But again: What I don't see is any evidence, and without publicly disclosed evidence linking the Chinese government to the crime, I don't see how anyone can justify throwing strong accusations at said government.
Admittedly, I have lots of friends who have better access to classified data, and they assure me that we do have the evidence to pin the rap on China. But to be honest, I'm not really sure if I believe them. If we did have the evidence, why wouldn't we share it? What possible reason would a person, company, or government agency have for not publicly disclosing irrefutable evidence of Chinese government hacking in the face of their strong protestations to the contrary?
I've heard lots of interesting defenses, ranging from "we wouldn't want to make the Chinese government mad" (which is strange considering nothing would make me madder than unsubstantiated accusations on the world stage), to "nation state hackers never, ever, leave hacking trails" (I've never known any government or hacker to do anything perfectly) to "revealing the evidence would reveal our intelligence methods and sources." I can't believe that not one bit of evidence can be revealed to answer the Chinese government's protestations of false accusations.
Most of my friends assume I'm lost in some naïve "innocent until proven guilty" mentality. They say that absolute proof of Chinese government hacking will never come out, that the best we can do is present overwhelming circumstantial evidence that the Chinese government have committed the crime. To be honest, I've never been overly impressed with cases decided by purely circumstantial-evidence. I'm certainly not ready to use it to pass judgment on an entire country.
Suppose for a moment that the Chinese hacking is completely (or even mostly) perpetrated by private Chinese citizens. Certainly this is just as plausible of a scenario, and we have proof of this one in the form of originating IP addresses and other published evidence. By not acting stronger to decrease cybercrime, is the Chinese government somehow responsible for it? I ask here because I truly do not know. I know of other countries that seem to knowingly encourage cyber-hacking through neglectful law setting. But I've not heard of China put into the same category.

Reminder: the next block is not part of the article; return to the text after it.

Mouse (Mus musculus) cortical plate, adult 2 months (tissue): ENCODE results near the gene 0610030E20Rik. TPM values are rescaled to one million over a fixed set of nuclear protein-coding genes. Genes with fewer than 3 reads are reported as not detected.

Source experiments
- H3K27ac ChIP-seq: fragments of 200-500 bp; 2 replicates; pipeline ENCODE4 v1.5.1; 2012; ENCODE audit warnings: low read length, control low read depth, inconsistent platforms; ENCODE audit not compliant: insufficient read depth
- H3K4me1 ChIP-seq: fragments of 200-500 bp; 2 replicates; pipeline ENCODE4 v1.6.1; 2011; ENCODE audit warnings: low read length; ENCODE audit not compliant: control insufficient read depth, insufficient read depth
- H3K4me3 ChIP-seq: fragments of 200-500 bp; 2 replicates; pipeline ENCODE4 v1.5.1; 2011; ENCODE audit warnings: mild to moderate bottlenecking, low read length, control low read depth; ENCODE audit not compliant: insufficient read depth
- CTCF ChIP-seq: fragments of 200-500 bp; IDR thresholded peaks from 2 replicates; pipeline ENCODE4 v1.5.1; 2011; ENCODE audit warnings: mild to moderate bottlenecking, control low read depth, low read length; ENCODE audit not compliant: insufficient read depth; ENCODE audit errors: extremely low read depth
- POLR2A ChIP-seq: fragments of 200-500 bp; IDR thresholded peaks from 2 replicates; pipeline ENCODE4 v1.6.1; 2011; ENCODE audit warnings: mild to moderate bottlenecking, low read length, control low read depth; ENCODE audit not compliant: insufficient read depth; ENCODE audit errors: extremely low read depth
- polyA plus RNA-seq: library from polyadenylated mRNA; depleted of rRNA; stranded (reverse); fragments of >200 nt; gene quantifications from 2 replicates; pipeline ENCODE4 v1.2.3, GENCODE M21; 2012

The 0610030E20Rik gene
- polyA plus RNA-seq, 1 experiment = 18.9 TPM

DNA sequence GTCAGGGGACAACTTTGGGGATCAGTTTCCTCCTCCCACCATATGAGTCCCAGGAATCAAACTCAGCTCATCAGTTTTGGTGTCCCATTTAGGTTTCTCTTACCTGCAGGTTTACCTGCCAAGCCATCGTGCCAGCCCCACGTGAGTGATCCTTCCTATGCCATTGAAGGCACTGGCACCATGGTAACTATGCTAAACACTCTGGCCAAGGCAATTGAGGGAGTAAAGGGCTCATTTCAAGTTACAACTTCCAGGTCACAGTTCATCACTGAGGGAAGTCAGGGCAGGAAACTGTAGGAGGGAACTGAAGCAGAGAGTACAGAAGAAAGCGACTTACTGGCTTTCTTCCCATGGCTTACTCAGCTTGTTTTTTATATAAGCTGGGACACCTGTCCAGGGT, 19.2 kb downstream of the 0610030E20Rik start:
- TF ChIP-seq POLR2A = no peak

Is the Chinese government overly neglectful in cybercrime law or enforcement? Or, as I suspect, is the Chinese government just not doing a super job at it, like my own government? I mean, we passed the CAN-SPAM Act in 2003, yet since then, spam has escalated to the point that it constitutes more e-mail traffic than does legitimate email. We also certainly have dozens of state and federal laws against cybercrime, yet millions of our citizens fall victim to exploits and malicious hacking each year. We prosecute almost no one (for a variety of reasons).
The bottom line here for me is, until I see irrefutable evidence that the Chinese government has knowingly involved in sponsoring foreign cyber-hacking, I can't help but presume the government is innocent of this particular wrongdoing. Too many falsely accused people, companies, and even countries have been found innocent of the early charges in a fully functioning, open justice system for me to think otherwise.
And if someone has evidence, why not release it to end the debate? Until then, I'm going to suspect that China has the same problem as all the other countries around the world in controlling malicious hacking by its citizens. ?? (Zai jian, "good-bye" in Mandarin)
This story, "Is the Chinese Government Really Behind Cyberattacks?" was originally published by InfoWorld.